To initiate deposition of the coating onto the internal surface of the tubular structure, a plasma is formed 304 in the interior volume by electrically exciting the tubular structure through negatively biasing the tubular structure with a pulsed voltage in the range of 0.5 kV to 10 kV, including all values and ranges therein, relative to ground at a pulse frequency of 500 Hz to 5000 Hz, including all values and ranges therein, and a pulse width ranging from 1 microseconds to 100 microseconds, including all values and ranges therein. The deposition period 306 may range from 60 minutes to 120 minutes, including all values and ranges therein. The resulting coating has a thickness of up to 2.0 micrometers, such as in the range of 0.2 to 2 micrometers, including all values and ranges. In addition, the resulting coating is conformal, i.e., conforming to the surface features of the substrate and exhibiting a deviation in thickness of less than or equal to 50% across the coating. After deposition, a substantially smooth and durable coating is formed having a chemical and structural composition that exhibits superhydrophobic surface properties and further inhibits the nucleation, growth, and adhesion of gas hydrates and/or adhesion of asphaltenes, waxes and inorganic scales on its surface.
 The resulting coating compositions are characterized along the lines noted above. The water contact angle (WCA) of a liquid-water drop resting on the surface of a coated steel substrate immersed in mineral oil is determined to exceed 120° and reaches a value of 155°, including all values and ranges therein. As surface roughness increases, the water contact angle increases. Referring again to FIG. 1, the contact angle is determined by the angle θ formed between the surface plane 102 of the coated substrate, parallel with the solid-water interface, and the tangent line 104 at the water-oil interface intersecting the surface plane at the solid-water-oil triple point, measured through the water drop, wherein the oil is mineral oil. Measurement of the water contact angle may be achieved by methods conventionally practiced, which include, for example, a goniometer coupled with a relatively high resolution camera.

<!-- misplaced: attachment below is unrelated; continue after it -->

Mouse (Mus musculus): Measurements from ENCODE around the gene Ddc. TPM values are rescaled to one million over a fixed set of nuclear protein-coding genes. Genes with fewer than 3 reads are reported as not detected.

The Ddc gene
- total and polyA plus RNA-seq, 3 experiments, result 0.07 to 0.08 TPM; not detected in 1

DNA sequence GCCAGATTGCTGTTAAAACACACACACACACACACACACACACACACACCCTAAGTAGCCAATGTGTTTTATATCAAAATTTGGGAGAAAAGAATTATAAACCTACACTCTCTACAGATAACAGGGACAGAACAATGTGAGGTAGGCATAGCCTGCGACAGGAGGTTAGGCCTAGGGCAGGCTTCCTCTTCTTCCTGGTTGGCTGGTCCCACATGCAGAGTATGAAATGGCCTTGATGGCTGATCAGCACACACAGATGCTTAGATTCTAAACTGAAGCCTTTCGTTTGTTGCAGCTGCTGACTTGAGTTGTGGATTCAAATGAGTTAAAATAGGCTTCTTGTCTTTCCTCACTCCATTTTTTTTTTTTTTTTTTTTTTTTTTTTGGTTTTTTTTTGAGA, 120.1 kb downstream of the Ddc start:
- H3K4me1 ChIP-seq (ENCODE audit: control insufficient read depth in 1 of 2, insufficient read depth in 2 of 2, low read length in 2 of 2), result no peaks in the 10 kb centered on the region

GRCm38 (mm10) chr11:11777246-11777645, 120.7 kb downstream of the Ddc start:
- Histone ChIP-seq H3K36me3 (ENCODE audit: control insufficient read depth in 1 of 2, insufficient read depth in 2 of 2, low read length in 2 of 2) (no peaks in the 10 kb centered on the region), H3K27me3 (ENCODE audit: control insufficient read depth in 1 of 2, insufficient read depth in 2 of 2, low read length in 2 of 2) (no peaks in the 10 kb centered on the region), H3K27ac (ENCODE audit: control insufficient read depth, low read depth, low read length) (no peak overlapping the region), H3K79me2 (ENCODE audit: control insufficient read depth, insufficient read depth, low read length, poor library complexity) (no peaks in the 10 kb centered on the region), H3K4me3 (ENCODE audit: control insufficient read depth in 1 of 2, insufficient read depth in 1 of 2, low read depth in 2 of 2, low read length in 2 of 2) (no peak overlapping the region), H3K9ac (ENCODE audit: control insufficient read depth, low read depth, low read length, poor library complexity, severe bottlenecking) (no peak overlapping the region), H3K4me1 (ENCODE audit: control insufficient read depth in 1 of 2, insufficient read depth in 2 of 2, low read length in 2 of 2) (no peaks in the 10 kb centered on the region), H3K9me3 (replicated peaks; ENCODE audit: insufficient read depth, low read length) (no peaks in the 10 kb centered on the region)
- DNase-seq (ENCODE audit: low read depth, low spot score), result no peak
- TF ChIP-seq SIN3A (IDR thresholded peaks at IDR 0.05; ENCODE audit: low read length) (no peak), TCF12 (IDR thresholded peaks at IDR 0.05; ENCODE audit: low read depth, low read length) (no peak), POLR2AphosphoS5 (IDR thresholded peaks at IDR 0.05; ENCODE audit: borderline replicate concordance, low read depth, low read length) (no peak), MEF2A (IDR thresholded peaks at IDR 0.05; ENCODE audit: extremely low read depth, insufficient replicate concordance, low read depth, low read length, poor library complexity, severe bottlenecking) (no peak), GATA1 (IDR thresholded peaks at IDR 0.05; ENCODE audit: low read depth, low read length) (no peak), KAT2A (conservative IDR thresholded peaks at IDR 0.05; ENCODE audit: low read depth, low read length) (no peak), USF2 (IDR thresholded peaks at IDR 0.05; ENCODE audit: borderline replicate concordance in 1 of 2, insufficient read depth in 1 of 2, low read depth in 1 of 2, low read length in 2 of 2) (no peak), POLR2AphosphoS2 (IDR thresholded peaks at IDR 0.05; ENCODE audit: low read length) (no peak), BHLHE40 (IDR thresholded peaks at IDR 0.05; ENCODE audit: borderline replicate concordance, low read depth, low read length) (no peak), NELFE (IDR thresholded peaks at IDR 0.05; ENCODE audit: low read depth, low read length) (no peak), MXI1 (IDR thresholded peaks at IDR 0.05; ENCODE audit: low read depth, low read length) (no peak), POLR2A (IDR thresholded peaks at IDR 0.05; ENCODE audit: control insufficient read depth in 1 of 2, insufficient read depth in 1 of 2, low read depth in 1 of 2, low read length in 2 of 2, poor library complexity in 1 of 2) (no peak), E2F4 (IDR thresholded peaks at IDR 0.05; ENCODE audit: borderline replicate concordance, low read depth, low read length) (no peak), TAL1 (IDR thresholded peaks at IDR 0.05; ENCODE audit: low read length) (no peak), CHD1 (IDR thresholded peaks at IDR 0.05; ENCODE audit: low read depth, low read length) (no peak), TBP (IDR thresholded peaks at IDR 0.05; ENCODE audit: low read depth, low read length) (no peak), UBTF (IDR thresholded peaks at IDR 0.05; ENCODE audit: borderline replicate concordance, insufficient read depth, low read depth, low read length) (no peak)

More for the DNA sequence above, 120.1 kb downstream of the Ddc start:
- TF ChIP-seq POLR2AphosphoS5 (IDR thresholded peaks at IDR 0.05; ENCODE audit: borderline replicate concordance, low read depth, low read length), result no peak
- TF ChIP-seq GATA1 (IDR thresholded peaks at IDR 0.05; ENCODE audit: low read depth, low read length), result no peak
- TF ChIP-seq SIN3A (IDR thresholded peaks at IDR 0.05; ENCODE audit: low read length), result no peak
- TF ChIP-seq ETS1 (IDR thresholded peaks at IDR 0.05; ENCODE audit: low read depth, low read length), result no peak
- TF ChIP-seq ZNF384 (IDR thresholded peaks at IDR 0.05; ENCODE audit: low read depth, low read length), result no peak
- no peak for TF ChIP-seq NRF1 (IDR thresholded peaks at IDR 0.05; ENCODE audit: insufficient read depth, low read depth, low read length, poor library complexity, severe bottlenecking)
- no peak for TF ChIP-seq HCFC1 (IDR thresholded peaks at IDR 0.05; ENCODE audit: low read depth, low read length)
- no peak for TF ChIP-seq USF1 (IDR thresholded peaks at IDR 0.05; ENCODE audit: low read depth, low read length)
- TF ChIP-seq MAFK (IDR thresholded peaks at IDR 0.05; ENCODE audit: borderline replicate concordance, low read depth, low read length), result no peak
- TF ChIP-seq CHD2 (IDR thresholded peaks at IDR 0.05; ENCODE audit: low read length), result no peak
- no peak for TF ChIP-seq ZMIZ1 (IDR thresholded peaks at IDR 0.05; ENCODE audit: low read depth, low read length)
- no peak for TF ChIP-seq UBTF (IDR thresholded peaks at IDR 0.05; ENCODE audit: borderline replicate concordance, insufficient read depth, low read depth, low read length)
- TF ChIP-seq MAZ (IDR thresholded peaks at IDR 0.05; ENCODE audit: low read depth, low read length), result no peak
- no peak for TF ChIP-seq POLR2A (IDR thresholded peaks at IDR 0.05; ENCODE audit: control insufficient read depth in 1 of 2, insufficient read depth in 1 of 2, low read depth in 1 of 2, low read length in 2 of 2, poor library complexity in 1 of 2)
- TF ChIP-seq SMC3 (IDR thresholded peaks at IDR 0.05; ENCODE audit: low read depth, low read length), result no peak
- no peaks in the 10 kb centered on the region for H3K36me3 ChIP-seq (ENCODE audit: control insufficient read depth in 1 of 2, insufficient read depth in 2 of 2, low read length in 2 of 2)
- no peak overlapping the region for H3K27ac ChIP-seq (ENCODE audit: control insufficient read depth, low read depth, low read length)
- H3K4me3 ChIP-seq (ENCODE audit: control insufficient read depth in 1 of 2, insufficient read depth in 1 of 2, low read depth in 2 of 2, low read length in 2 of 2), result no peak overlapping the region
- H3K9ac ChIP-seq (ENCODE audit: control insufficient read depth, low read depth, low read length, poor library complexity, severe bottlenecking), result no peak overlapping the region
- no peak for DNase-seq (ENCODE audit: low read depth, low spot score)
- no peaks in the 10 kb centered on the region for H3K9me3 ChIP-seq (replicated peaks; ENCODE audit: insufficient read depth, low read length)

In addition, the resulting compositions exhibit reduced water-ice shear pressures (i.e., shear strengths). Specifically, the water ice shear pressures may be reduced by more than half when utilizing the superhydrophobic coatings (having a contact angle of 120° or greater) versus hydrophobic coatings (having a contact angle of less than 120°). The water-ice shear pressure may, for example, be less than or equal to 0.2 MPa, such as 0.001 MPa to 0.2 MPa, including all values and ranges therein. The water-ice shear pressure is understood as the amount of shear stress required to displace a water-ice drop bound to a surface, wherein the water-ice drop and surface are immersed in oil. This may be compared to the water-ice shear pressure of a water-ice drop on an electro-polished uncoated steel surface of 1.089 MPa. Stated another way, the water-ice shear pressure of the coated surface is half, or more than half, i.e., 1% to 50% of the water-ice shear pressure of uncoated surfaces of the same roughness.
 Further, the resulting compositions exhibit a reduced shear pressure relative to hydrocarbon materials such as asphaltene and wax. Shear pressures may also be reduced by half or more than half, i.e., 1% to 50%, when utilizing the superhydrophobic coatings, such as less than or equal to 0.010 MPa. Thus, the coating also exhibits oleophobic characteristics, which may be understood as a molecule that is repelled from oil. In the case of inorganic scale, a shear pressure of less than or equal to 0.040 MPa may be used to dislodge inorganic scale composed of carbonate salts adhered to its surface, compared with 0.16 MPa for the bare surface.